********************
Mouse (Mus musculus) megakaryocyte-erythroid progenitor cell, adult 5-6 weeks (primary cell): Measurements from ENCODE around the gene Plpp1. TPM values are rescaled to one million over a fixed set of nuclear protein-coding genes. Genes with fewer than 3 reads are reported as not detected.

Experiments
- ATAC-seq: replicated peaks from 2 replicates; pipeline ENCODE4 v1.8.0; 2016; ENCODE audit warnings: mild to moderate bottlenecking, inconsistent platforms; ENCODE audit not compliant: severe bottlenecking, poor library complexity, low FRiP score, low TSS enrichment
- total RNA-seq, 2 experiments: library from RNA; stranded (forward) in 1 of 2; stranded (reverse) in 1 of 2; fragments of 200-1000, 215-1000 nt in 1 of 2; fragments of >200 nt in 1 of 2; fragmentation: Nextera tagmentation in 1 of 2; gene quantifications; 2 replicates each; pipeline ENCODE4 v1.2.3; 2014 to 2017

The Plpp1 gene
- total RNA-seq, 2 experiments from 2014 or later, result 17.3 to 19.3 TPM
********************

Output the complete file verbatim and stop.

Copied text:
Mouse (Mus musculus) megakaryocyte-erythroid progenitor cell, adult 5-6 weeks (primary cell): Measurements from ENCODE around the gene Plpp1. TPM values are rescaled to one million over a fixed set of nuclear protein-coding genes. Genes with fewer than 3 reads are reported as not detected.

Experiments
- ATAC-seq: replicated peaks from 2 replicates; pipeline ENCODE4 v1.8.0; 2016; ENCODE audit warnings: mild to moderate bottlenecking, inconsistent platforms; ENCODE audit not compliant: severe bottlenecking, poor library complexity, low FRiP score, low TSS enrichment
- total RNA-seq, 2 experiments: library from RNA; stranded (forward) in 1 of 2; stranded (reverse) in 1 of 2; fragments of 200-1000, 215-1000 nt in 1 of 2; fragments of >200 nt in 1 of 2; fragmentation: Nextera tagmentation in 1 of 2; gene quantifications; 2 replicates each; pipeline ENCODE4 v1.2.3; 2014 to 2017

The Plpp1 gene
- total RNA-seq, 2 experiments from 2014 or later, result 17.3 to 19.3 TPM